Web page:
Thursday’s early voting bill was actually the second time the state GOP has cut back on early voting, the first being in 2011 when they shrank the window from three weeks to two and only one weekend. Further, they, along with many other GOP controlled state houses throughout the country also introduced Voter ID laws, throwing up an additional roadblock to participation in our democracy in the name of defending against “widespread voter fraud”, another largely imaginary problem whose solution just so happens to disproportionately affect demographic groups that tend to lean towards the other side of the isle. Wisconsin’s own Voter ID law has been halted by the courts, because of the small matter of being unconstitutional. But what does this have to do with early voting? The simple matter is voting in large, densely-populated urban areas such as Madison and Milwaukee is, logistically, a much larger problem than it is in the country. I’ve lived in both, and I’ve never stood in line to vote in Marquette County, regardless of the time of day or night. The same is not true in Milwaukee County. Guess which one is more likely to vote against Walker in the coming election?
Further, Walker learned well from 2012’s recall campaign. Even then, he couldn’t run on his record as one of the most divisive Governors in the country with an abysmal economic performance. If everyone who had signed his recall petition had come out to vote in the recall, we would be living under Governor Barrett right now. But they didn’t. Restricting early voting was part of why they didn’t, but the rest of the reason was an absolutely unprecedented flood of money from donors outside of our state who were absolutely terrified they might see Governor Walker’s anti-union platform repudiated on the national stage.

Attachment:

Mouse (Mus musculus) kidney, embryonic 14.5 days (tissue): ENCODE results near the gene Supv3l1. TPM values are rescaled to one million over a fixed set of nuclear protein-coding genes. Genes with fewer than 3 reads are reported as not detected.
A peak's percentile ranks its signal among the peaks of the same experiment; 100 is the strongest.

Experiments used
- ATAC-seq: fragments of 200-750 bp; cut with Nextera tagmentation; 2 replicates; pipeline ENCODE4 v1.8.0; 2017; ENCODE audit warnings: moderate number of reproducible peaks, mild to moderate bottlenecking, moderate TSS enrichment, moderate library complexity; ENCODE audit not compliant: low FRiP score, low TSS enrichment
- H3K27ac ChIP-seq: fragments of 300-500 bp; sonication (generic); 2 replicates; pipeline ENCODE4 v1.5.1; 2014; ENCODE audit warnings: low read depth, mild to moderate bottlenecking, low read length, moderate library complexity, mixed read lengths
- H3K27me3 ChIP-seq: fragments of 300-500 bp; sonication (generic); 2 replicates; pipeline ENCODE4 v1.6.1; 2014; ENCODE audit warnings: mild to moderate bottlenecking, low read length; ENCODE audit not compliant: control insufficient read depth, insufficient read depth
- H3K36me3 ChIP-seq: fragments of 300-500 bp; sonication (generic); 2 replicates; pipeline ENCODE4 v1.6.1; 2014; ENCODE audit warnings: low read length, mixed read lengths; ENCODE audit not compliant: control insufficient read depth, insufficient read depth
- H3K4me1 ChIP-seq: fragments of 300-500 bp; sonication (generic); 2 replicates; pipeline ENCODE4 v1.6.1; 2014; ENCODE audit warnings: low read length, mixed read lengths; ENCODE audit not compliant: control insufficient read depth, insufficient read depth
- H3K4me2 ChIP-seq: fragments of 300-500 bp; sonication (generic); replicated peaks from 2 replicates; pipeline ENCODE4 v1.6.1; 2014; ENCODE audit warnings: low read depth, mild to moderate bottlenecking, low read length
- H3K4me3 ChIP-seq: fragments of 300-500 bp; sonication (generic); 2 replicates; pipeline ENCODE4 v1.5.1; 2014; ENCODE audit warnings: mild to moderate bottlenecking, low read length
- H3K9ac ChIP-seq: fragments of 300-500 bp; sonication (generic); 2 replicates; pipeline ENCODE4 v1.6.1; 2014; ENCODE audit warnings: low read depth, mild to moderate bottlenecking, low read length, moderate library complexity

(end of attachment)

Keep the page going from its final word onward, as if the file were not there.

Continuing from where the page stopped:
As a result, more than thirty million dollars flooded into Walker’s coffers against Mayor Barrett’s three million. The only reason this was allowed to happen was a loophole in a 1987 law that exempts any politician targeted in a recall from limits on campaign contributions, usually capped at ten thousand dollars per donor. The much-maligned Koch brothers alone contributed eight million dollars to the effort.
Now you know why Governor Walker signed one bill that made it harder for city-dwellers like myself to vote, at the same time he made it easier for outside money to flood into state elections. He knows it works. Old Scotty can hardly run on his economic record after cutting nearly a billion dollars from public education, only to fall hilariously short of his campaign promise to create a quarter-million jobs by the end of his first term. At last tally, Wisconsin ranks thirty-seventh in job creation in the country, behind every Midwestern state but Illinois. So incompetent has Walker’s economic stewardship been, that if he’d done nothing but hide in the basement of the Governor’s Mansion bingeing on Big Bang Theory and Battlestar Galactica, our state would be in a better position than it is today.
That is why Governor Walker supports early voting for out-of-state, big-money donors instead of his own citizens. He knows he can count on their votes, but not on those of the people he was actually elected to govern.